Few technologies have generated as many advances in logistics as data science. The inception of the so-called “Industry 4.0,” which is driving growth in the supply chain management industry, is hinged on data science and its applications.
With the extensive use of generated data, statistical and quantitative analysis, and predictive models, data science can enable enhanced insights, decision-making, and process automation. Throughout the years, data science has helped the entire supply chain industry drive down costs, improve operational efficiency, and increase the velocity of turnover. These are much needed improvements in this notoriously complex global industry.Data science can enable enhanced insights, decision-making, and process automation. Click To Tweet
A big part of all this is Big Data, which has been growing at a fast pace in recent years. Information Age details how the adoption of this new technology grew by 59% in the space of under three years. This number is only expected to increase soon. Maryville University reports that the annual data created worldwide will reach 180 trillion gigabytes by 2025. This shows how prominent data has become and why so many industries are investing in data science. The logistics industry will be a key area that takes advantage of this rise in available and still burgeoning volumes of data.
A single part of the supply chain alone can generate many streams of data, leaving an ever-widening door of opportunities for logistics companies and analytics providers. Current advances in data science are enabling businesses in the logistics industry to use these data points for innovation.
A single part of the supply chain alone can generate many streams of data, leaving an ever-widening door of opportunities for logistics companies and analytics providers.
All said and done, there are three principle benefits that data science brings to the logistics industry.
1. Improved visibility, quality, and growth potential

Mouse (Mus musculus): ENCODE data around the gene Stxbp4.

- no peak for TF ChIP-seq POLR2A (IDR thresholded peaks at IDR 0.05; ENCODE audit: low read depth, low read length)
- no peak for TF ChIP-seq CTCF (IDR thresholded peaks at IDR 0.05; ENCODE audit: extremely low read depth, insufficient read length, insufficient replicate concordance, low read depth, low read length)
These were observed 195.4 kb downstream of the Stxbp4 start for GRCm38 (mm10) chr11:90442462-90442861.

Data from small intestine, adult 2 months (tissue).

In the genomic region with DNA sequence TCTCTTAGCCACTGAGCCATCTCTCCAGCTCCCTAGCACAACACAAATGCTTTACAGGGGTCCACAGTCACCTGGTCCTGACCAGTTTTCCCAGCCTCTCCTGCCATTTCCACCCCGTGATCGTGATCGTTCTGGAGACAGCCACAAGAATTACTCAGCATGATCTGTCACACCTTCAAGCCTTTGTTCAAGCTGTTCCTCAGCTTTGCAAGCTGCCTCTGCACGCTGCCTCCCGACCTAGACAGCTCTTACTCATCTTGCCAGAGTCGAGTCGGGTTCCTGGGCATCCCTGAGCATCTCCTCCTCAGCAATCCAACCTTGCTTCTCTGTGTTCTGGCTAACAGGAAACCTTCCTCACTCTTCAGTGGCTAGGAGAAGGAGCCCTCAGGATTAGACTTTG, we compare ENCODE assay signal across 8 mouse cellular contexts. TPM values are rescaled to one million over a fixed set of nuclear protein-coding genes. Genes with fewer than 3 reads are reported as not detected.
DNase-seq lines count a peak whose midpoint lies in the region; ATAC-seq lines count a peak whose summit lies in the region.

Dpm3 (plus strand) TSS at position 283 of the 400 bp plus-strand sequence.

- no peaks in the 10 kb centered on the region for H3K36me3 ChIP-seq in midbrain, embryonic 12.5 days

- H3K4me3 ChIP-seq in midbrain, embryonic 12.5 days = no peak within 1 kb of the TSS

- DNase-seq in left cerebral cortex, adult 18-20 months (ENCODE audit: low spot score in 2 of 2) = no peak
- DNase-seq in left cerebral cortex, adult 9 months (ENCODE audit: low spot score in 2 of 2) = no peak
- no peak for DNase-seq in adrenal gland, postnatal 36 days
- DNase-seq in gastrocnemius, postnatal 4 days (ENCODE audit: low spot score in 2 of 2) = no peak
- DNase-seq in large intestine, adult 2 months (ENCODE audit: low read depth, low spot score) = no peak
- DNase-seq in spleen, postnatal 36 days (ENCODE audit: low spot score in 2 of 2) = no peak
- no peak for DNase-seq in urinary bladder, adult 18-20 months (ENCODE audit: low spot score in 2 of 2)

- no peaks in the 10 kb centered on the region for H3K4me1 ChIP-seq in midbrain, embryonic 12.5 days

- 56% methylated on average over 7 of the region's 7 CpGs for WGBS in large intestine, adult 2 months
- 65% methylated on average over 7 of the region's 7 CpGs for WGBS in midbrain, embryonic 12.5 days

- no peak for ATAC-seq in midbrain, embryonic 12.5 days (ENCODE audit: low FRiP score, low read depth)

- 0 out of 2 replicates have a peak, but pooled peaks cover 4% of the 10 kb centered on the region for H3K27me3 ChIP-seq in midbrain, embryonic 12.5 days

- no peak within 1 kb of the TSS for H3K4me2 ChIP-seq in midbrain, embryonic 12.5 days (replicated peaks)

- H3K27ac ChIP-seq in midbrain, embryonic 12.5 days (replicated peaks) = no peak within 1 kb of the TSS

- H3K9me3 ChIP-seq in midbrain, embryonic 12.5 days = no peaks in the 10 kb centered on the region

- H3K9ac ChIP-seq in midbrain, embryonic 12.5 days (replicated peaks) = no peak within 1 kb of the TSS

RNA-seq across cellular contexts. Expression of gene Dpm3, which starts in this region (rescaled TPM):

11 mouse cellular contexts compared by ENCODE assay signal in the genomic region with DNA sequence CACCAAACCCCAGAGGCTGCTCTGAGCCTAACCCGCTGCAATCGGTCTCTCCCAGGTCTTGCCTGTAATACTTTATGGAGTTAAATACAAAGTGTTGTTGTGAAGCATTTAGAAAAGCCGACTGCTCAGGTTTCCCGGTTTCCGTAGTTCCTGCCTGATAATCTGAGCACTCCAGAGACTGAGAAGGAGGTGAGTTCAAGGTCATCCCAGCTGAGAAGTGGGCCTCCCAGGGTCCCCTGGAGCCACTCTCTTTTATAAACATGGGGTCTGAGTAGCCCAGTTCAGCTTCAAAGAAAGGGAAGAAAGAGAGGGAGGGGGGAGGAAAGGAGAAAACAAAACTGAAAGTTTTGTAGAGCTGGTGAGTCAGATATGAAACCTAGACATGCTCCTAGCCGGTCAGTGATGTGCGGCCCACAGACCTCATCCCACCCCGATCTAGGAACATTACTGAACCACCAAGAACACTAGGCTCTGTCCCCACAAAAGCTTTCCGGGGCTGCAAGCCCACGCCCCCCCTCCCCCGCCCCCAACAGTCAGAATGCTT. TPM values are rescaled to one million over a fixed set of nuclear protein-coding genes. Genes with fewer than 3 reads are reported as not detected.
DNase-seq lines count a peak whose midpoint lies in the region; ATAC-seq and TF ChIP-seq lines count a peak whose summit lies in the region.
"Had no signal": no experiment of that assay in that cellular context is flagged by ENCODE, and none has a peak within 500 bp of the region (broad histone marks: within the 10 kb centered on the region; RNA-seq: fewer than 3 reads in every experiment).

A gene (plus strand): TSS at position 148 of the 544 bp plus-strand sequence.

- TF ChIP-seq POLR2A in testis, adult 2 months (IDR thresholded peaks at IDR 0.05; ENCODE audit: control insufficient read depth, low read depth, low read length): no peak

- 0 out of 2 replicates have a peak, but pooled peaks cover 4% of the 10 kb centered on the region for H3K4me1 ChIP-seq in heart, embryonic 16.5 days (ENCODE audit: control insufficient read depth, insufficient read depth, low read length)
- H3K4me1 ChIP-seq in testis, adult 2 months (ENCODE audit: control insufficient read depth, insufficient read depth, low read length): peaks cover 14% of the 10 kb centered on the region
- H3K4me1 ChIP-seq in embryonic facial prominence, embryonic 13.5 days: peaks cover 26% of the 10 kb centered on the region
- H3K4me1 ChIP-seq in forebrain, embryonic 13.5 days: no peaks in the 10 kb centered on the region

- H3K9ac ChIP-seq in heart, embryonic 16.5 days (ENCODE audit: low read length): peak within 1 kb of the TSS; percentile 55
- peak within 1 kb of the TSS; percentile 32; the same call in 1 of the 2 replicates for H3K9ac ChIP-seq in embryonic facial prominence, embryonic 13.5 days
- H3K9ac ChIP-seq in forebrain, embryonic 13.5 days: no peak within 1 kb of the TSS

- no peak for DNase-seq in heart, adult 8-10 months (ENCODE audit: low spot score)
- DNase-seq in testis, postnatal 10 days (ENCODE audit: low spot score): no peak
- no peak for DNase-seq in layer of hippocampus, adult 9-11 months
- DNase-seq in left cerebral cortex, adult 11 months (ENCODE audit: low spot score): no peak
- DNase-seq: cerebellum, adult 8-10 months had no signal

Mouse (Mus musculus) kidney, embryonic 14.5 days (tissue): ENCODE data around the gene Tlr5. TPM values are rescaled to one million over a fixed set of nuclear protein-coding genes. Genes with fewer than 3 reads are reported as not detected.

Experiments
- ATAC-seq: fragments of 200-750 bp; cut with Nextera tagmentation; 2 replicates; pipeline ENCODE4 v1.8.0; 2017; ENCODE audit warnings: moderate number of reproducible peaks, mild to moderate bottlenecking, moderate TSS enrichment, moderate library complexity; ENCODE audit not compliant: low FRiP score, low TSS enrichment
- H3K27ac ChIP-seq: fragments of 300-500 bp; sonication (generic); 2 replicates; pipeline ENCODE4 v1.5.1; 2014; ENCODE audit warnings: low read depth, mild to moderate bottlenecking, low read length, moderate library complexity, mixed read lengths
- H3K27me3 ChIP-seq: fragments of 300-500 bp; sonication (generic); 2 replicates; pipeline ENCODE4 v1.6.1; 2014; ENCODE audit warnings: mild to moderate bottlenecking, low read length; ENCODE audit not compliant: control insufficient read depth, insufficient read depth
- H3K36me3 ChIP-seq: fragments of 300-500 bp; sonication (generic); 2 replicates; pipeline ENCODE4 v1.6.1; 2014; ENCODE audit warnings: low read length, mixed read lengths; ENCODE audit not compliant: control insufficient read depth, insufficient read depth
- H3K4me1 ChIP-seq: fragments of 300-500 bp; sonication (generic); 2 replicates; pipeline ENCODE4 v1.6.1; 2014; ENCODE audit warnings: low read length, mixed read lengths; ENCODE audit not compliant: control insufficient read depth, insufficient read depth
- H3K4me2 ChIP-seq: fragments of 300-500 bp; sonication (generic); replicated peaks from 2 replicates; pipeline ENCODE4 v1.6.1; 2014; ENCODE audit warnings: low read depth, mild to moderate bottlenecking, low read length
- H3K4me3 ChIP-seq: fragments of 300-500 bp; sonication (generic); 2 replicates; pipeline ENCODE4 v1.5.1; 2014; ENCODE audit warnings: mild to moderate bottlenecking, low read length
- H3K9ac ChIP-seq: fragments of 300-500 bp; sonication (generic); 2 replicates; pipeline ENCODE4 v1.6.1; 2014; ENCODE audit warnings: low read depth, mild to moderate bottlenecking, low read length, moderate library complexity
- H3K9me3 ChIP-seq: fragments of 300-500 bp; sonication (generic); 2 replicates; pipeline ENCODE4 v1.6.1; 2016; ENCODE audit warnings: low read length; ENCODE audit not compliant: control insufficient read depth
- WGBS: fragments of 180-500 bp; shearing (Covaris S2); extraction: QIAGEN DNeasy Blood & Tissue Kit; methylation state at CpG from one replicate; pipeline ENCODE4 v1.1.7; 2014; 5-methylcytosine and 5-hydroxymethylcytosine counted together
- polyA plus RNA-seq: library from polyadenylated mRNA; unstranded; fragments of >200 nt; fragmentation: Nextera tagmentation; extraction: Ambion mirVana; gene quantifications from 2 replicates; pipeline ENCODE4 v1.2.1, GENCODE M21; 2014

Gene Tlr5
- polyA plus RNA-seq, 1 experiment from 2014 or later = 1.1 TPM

Data analytics is one of the key enablers of visibility. Visibility has been one of the key trends in logistics over the past few years. The demand for greater transparency and on-demand traceability of products being moved across the supply chain is higher than ever with the advent of direct-to-consumer marketing business models.Data analytics is one of the key enablers of visibility. Click To Tweet
DHL’s Resilience 360 provides multi-tier visibility into its supply chain. The Resilience 360 app it launched to accompany its business platform offers near real-time visibility across transport modes. By leveraging multiple streams of data and modeling systems, the current platform boasts a capability to identify key areas of improvement even beyond suppliers or factories. This, as Google notes in its review, will address the various risks logistics companies face in a proactive way.
In its “Data Analytics in SMEs: Trends and Policies” white paper, the Organisation for Economic Cooperation and Development notes that innovations in data science are making it more accessible to small and medium enterprises, which increases scalability potential. The increasing business-to-business data analytics platforms targeted to SMEs can help them envisage the same visibility as big transnational logistics businesses without the heavy cost of an ICT infrastructure. Last mile delivery applications and small e-commerce platforms can now overlay their businesses on top of third party logistics companies.
Closing data gaps in the industry also facilitates a smoother transition to automation and other applications including the deployment of Internet of Things and artificial intelligence technologies.
Data science also helps in achieving efficiencies on the operational front.
2. Operational efficiency